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Research Sheds Light on Partnerships in the Brain

by Kathy Jones on March 10, 2012 at 8:43 PM
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 Research Sheds Light on Partnerships in the Brain

The question of neuron communication in the brain has puzzled scientists since ages with one theory being that individual cells do not exchange signals among each other, but rather that exchange takes place between groups of cells.

Researchers from Japan, the United States and Germany have now developed a mathematical model that can be used to test this assumption. Their results have been published in the current issue of the journal PLoS Computational Biology.

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A neuron in the neocortex, the part of the brain that deals with higher brain functions, contacts thousands of other neurons and receives as many inputs from other neurons. Previously, it has been very difficult to use measured signals to interpret the way the cells work together. Scientists at the RIKEN Brain Science Institute (BSI) in Japan have now joined forces with researchers at the Forschungszentrum Jülich, Germany, and MIT in Boston, USA, to develop a mathematical model that can clarify the way neurons collaborate.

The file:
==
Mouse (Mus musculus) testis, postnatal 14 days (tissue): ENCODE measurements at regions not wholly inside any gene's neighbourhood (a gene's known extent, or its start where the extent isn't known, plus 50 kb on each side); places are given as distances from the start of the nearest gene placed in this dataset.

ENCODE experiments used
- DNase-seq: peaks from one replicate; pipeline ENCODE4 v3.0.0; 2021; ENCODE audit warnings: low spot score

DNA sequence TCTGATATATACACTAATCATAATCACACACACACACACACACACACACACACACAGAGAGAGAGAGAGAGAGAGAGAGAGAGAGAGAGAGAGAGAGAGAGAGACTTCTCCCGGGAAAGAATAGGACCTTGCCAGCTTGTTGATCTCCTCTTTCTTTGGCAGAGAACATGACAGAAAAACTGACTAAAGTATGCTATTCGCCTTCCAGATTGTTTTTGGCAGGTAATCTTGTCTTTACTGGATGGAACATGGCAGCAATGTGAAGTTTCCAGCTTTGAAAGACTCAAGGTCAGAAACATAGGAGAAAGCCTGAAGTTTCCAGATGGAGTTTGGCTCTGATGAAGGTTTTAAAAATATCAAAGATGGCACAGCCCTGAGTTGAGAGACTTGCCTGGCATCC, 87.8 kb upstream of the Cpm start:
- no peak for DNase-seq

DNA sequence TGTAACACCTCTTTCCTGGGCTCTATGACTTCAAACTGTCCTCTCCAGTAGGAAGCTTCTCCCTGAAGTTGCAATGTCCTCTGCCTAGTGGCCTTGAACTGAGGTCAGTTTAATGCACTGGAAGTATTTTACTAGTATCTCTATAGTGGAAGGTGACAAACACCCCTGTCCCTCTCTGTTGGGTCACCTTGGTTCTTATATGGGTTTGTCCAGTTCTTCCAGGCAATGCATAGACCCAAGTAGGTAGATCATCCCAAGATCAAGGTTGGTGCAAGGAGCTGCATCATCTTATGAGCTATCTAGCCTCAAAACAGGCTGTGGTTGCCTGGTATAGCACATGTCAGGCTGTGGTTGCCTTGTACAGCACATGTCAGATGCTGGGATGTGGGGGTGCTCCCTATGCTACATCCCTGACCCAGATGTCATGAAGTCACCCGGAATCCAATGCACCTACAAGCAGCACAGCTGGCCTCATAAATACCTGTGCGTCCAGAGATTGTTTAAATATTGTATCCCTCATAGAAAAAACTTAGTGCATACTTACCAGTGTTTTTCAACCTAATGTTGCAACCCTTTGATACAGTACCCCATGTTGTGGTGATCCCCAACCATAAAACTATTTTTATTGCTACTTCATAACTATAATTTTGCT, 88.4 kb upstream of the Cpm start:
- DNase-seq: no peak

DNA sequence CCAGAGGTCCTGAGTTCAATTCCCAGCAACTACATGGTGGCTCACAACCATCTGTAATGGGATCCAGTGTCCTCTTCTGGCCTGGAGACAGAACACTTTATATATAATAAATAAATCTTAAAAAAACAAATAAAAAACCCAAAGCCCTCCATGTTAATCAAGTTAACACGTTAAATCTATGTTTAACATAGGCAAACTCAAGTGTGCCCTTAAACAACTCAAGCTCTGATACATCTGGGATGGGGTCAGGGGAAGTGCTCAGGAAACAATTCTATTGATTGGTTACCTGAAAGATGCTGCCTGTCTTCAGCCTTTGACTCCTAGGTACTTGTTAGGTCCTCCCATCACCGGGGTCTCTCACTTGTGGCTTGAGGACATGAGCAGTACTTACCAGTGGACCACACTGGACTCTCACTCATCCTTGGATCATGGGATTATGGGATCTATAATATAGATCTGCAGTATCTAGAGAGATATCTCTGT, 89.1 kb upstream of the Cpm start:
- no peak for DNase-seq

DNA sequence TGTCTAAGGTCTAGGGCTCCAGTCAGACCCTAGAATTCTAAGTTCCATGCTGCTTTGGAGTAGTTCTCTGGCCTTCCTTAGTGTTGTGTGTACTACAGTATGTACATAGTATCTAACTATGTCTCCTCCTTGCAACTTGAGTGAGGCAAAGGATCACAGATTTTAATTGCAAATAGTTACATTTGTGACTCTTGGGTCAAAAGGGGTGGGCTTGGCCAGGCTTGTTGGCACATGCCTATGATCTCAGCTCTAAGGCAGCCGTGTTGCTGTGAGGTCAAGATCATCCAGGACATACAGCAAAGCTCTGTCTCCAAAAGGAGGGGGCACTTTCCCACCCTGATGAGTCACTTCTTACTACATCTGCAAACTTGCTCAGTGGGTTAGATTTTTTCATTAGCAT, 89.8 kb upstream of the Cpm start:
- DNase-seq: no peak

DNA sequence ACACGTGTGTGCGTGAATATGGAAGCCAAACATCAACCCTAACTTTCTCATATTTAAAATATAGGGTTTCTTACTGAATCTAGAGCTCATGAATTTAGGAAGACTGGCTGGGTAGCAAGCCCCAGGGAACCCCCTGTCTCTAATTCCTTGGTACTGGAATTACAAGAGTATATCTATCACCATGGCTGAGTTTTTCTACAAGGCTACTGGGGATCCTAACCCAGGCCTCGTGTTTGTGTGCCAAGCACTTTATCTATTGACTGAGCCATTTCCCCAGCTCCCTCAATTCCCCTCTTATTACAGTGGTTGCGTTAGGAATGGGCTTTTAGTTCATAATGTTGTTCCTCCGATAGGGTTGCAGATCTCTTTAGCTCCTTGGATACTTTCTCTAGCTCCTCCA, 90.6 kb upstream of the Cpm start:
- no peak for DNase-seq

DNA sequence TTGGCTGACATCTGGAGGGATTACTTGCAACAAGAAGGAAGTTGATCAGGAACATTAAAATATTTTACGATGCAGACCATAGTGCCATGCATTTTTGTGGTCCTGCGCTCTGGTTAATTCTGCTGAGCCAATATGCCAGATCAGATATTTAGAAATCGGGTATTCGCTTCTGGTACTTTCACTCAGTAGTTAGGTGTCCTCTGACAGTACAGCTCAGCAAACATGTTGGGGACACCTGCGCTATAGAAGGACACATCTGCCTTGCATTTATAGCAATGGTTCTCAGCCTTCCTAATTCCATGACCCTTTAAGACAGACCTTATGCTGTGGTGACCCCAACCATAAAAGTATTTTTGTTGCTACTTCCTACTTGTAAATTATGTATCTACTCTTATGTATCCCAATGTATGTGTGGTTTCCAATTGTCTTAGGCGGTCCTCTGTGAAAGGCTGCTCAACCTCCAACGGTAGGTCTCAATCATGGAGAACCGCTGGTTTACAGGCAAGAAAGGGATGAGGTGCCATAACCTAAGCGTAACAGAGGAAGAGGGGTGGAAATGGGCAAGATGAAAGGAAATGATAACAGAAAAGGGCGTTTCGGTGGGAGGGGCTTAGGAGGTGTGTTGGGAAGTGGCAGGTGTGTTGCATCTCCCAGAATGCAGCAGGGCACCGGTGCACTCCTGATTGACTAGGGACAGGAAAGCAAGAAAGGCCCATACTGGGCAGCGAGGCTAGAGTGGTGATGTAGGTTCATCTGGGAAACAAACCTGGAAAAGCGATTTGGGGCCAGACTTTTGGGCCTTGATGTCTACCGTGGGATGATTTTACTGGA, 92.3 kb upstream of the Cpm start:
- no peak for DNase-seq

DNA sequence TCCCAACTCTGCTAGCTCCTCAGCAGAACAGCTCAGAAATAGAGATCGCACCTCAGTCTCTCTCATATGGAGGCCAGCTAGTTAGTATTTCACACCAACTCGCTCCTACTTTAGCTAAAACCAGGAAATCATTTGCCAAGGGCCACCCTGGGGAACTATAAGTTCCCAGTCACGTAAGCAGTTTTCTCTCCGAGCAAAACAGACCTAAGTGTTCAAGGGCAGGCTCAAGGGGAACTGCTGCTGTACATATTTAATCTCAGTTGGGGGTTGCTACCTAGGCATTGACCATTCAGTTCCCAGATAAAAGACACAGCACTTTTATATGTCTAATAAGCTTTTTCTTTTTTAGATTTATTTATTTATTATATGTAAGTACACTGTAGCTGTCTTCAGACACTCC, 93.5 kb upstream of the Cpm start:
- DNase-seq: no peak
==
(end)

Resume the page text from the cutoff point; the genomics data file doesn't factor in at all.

"From the many signals measured in parallel, the novel method filters the information on whether the neurons communicate individually or as a group", explains Dr. Hideaki Shimazaki from BSI. "Furthermore it takes into account that these groups of cells are not fixed but, instead, can organize themselves flexibly within milliseconds into groups of different composition, depending on the current requirements of the brain."
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Prof. Sonja Grün from Forschungszentrum Jülich hopes that the method can help researchers to prove the existence of dynamic cell assemblies and clearly assign their activities to certain behaviors. The scientists already demonstrated that neurons work together when an animal anticipates a signal, which may allow it to have a more rapid or more sensitive response.

In future, the scientists hope to learn how to use their methods on the signals recorded from hundreds of neurons simultaneously. This would raise the probability of observing cell assemblies involved in planning and controlling behavior.



Source: Eurekalert
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